Friday, October 21, 2016

Garlic - A New Start

For the past 20 years or so we've planted garlic at my parent's place, in the garden patch west of the 1760s saltbox that we grew up in. Each October Dad disced the field, added composted manure, staked out the rows with a metal post and baling twine, and brought several bales of straw from a local farmer. Mom helped break up the garlic bulbs and some years helped with the planting. In recent years she watched us from a chair at the end of the rows.

Last October Dad did not join us in the garlic planting. At age 93, his once strong body and mind was failing him. A month after we planted that garlic he passed away peacefully during the night. He was in his own home and bed, in the parlor that looked out onto the garlic garden.

This past year was dry, especially dry in South Amherst where the garlic grew. By the time we harvested the crop in July, Mom had passed away and the garlic patch was dusty. The crop was much reduced in number and size. Without Mom and Dad there we visited rarely and without their presence it seemed fitting somehow that the garlic would succumb too. We rent the saltbox now and visit rarely, so the garlic patch is now barren.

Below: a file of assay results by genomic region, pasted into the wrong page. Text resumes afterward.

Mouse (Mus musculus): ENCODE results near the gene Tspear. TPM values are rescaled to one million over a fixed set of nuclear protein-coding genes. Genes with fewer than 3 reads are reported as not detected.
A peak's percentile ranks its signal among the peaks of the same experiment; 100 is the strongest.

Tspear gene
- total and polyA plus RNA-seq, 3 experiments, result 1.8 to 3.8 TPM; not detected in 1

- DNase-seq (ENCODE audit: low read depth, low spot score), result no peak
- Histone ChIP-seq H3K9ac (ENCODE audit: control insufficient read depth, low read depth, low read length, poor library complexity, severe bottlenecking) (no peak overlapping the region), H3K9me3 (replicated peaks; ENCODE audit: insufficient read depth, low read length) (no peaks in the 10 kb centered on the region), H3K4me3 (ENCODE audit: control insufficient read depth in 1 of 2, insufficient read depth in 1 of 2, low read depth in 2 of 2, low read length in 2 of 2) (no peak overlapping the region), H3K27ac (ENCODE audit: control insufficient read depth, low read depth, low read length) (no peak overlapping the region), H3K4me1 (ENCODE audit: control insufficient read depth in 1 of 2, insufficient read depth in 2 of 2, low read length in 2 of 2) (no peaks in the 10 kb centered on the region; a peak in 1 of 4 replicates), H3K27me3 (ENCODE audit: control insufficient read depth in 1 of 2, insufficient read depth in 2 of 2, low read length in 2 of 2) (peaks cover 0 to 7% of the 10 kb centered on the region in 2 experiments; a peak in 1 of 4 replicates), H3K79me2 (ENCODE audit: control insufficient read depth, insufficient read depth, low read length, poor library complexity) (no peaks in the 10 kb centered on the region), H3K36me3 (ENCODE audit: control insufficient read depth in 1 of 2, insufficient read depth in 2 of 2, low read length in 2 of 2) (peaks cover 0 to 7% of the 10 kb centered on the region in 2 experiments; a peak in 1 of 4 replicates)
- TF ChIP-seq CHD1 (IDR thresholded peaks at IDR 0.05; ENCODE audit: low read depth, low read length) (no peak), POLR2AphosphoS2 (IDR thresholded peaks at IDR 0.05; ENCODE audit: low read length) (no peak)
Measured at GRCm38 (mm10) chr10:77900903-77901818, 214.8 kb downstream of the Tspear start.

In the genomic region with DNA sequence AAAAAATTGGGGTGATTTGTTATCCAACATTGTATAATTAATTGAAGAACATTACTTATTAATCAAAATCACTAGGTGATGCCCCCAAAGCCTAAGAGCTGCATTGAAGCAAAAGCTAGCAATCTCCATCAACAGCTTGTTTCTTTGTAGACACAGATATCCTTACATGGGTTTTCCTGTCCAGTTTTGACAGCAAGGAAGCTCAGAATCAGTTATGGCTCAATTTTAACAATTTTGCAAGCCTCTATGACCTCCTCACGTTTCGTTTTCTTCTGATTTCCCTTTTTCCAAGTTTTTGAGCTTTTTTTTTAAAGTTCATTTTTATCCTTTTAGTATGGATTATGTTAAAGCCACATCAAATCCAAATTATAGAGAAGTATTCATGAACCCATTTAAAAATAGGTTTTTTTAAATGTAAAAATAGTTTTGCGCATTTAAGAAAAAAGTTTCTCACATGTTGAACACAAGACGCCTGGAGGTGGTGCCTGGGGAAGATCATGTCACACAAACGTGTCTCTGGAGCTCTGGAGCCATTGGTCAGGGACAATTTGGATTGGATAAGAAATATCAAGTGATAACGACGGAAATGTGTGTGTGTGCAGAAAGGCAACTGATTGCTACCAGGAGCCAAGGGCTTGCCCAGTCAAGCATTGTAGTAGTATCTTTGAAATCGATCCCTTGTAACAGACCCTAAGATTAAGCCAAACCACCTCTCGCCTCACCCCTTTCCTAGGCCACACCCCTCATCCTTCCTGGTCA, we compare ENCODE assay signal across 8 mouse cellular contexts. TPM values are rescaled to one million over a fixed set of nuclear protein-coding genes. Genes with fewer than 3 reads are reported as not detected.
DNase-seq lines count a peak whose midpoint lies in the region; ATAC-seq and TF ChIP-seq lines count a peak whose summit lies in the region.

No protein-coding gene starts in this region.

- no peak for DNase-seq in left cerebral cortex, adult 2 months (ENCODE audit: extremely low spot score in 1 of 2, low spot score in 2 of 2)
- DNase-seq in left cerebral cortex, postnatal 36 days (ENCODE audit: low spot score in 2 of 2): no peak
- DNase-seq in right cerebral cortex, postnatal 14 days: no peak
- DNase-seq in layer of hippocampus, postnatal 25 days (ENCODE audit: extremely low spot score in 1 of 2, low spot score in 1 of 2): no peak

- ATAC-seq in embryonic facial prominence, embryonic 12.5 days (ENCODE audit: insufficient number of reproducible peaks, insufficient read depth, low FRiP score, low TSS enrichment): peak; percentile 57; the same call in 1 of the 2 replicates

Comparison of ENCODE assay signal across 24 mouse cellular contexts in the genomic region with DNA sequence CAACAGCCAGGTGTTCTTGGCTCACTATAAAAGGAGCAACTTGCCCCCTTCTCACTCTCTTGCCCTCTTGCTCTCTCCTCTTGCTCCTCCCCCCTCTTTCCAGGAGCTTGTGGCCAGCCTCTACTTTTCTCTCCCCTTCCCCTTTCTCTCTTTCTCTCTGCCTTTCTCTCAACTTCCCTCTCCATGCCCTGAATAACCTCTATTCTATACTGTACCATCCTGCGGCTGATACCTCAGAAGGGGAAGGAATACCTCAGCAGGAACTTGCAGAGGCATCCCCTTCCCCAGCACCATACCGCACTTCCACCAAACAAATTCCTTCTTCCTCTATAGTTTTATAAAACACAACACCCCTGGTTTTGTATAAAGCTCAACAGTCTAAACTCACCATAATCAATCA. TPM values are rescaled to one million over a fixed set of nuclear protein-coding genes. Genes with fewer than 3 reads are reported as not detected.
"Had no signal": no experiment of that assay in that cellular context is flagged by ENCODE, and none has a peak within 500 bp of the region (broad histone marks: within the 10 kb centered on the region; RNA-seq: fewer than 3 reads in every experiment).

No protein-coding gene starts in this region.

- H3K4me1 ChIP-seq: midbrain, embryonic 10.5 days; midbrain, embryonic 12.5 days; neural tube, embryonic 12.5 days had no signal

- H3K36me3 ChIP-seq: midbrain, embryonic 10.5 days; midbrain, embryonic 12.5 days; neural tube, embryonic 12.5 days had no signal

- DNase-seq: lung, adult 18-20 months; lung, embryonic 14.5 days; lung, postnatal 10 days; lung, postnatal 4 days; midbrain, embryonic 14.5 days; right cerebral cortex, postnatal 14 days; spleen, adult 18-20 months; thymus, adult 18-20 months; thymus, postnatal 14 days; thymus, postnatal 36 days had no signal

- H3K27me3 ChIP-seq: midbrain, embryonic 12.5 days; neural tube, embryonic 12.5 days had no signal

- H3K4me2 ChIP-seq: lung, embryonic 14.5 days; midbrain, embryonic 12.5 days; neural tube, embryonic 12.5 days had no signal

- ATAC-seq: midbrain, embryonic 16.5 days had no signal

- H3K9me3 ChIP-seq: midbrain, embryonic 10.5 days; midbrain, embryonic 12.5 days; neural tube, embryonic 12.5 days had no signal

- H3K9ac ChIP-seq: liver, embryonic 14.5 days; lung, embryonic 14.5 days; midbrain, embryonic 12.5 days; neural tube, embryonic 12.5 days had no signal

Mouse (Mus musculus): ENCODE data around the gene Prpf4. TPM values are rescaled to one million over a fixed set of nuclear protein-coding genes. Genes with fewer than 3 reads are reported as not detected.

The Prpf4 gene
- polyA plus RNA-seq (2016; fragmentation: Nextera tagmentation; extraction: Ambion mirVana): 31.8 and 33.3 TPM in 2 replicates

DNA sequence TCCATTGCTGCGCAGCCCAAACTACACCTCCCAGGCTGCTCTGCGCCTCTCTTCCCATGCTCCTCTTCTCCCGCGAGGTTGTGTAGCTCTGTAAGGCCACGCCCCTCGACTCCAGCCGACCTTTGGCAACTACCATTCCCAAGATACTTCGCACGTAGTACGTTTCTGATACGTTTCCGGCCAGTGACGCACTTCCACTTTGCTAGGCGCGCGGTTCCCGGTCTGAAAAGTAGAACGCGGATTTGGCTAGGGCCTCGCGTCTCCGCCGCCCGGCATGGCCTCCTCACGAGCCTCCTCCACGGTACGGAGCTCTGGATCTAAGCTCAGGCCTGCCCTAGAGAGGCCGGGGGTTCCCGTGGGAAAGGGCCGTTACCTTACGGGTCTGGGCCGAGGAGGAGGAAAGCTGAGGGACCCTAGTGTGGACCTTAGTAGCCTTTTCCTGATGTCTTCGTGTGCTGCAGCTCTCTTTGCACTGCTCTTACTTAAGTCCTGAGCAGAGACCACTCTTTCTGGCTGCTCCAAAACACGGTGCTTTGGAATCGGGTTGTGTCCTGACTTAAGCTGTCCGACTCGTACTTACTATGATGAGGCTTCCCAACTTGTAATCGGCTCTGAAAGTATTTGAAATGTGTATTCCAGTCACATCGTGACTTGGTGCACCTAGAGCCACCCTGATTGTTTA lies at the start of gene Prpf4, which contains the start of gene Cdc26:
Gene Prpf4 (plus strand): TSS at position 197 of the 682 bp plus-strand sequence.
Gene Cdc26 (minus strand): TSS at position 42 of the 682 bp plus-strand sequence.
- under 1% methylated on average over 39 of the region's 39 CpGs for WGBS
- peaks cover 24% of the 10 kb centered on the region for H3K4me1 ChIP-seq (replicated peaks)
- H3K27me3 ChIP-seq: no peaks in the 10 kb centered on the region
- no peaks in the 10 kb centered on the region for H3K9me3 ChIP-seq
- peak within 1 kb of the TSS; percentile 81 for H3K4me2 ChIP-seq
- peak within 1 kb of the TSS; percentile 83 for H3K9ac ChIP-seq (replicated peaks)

This October I'm starting anew with a garlic planting in our New Hampshire garden. I ordered new seed from Fedco in Maine: Russian Red and German X-Hardy. On a beautiful fall morning this week I planted 265 cloves in 5 rows. It was bittersweet doing it on my own, without Dad's straight rows and Mom's observant eye on the activities. In November I will spread some of their ashes on the garlic bed. Then I'll feel that the transition to a new garlic tradition is complete.

Saturday, October 8, 2016

Stunning Fall Colors

Who said the drought would cause autumn colors to be subdued this year? Not true.

We hiked to the top of Mt. Chocorua today via the Champney Falls Trail. Maples and birches were brilliant in oranges, yellows, and reds set amongst the dark green of spruce and fir. Mountain ash was stunning as were the alpine flowers and shrubs along the trail. A few pictures highlight our hike, although wish I could make a gift box of the clear air, balsam smells, scenic vistas, and hiking experience and send to friends and family, especially those in India.
View of Chocorua from Middle Sister

Sunday, September 25, 2016

Early Fall at Dundee

Is there a better time of year than early fall in northern New England? This past weekend we stayed at one of our favorite retreats near Jackson, New Hampshire, breathing deeply of crisp fall air. Dundee is a special place that we get to experience on occasion thanks to the generosity of one of my clients/friends. It sits on the south slope of South Doublehead overlooking North Kearsarge.
Signs of early fall were evident along every trail that we travelled in this lovely landscape.